Congressman (Loudly) Threatens FAA Over TEB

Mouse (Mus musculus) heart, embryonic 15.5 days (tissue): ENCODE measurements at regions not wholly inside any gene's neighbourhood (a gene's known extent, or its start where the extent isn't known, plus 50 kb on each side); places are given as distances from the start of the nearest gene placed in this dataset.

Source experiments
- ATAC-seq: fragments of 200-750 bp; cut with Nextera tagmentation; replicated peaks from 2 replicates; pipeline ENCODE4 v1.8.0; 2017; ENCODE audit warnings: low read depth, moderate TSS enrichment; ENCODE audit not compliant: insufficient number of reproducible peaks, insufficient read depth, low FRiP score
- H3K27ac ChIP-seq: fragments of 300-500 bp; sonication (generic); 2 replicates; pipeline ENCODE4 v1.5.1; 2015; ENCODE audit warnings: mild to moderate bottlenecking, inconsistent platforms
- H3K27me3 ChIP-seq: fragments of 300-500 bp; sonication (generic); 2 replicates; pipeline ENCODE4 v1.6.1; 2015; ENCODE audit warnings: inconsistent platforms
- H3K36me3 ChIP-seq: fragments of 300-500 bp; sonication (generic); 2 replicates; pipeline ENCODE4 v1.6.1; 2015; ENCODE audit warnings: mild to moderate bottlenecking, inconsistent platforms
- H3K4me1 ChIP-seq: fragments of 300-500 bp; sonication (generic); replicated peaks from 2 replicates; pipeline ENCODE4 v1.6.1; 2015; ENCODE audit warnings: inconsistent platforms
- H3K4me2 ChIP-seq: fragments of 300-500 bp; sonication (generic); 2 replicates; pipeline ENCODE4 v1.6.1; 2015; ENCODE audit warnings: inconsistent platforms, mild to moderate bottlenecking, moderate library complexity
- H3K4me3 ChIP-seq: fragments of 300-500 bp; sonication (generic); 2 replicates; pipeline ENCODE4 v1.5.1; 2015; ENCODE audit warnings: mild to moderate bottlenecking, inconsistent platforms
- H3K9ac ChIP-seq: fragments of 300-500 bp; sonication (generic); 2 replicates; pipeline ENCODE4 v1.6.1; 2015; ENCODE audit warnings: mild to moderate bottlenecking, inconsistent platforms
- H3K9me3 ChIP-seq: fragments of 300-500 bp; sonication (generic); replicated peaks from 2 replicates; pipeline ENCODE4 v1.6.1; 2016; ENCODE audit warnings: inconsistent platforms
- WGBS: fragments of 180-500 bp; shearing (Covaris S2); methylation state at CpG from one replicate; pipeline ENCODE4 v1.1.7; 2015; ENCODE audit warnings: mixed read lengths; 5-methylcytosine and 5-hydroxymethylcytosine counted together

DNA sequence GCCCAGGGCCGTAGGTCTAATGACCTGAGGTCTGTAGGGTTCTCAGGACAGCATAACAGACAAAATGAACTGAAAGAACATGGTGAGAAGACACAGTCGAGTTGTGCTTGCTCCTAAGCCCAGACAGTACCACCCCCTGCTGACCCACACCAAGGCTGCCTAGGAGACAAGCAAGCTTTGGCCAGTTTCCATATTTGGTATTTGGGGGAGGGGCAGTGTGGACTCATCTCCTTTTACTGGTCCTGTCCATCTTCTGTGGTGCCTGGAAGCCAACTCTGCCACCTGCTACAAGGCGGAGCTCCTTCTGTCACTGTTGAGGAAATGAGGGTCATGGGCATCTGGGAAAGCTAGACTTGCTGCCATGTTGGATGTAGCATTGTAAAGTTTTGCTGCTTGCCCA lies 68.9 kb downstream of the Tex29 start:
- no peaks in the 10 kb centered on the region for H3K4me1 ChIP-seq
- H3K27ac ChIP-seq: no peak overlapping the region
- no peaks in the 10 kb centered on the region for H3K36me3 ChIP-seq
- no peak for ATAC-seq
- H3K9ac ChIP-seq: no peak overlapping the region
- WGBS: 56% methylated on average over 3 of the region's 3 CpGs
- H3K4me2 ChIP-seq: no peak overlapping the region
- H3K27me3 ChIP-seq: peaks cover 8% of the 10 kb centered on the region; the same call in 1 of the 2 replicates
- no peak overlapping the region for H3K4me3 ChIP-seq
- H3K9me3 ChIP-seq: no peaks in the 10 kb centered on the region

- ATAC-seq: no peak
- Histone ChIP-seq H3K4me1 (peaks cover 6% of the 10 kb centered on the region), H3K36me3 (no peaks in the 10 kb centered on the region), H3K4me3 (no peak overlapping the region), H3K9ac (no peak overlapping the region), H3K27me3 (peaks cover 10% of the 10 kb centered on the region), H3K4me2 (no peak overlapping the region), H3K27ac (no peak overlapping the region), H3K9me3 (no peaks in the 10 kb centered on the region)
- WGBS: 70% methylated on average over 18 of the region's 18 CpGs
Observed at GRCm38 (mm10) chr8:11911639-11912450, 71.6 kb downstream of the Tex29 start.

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New Jersey Rep. Steven Rothman says the FAA will regret it if the agency continues to stand in the way of local authorities who want to curb flights into Teterboro Airport. "If the FAA were to punish the Port Authority for taking any of these actions, I would use every ounce of strength I had, and every bit of support I have on the House subcommittee, and every other legislative means, to make the FAA wish that they had never even heard of Teterboro," Rothman, a Democrat, told Bloomberg News. Rothman is part of the chorus of discontent that is trying to reduce traffic at the airport, which caters mainly to private aircraft delivering VIPs and business leaders to Manhattan's doorstep. There are signs, however, that the issue will resolve itself naturally as overcrowding impacts the airport's convenience. "I'd rather be in traffic on the Long Island Expressway," said Scotts Miracle-Gro Co. Chief Executive Officer James Hagedorn, who's been kept waiting on the ramp once too often. TEB is one of the busiest airports on the East Coast and its two runways recorded 202,000 operations last year. The Port Authority of New York and New Jersey, local politicians and federal representatives like Rothman want a 10-percent reduction in operations and they also want to further reduce the maximum weight of aircraft using the facility to 80,000 pounds from 100,000 pounds. But the FAA says it won't let that happen without a fight and it's threatened to demand repayment of grants it's issued for airport improvements if the restrictions are imposed. Those grants always come with the rider that the airport remain accessible to the public. "The FAA is resisting us," Port Authority spokesman Marc La Vorgna said. "Our belief is that we have the right to make these restrictions."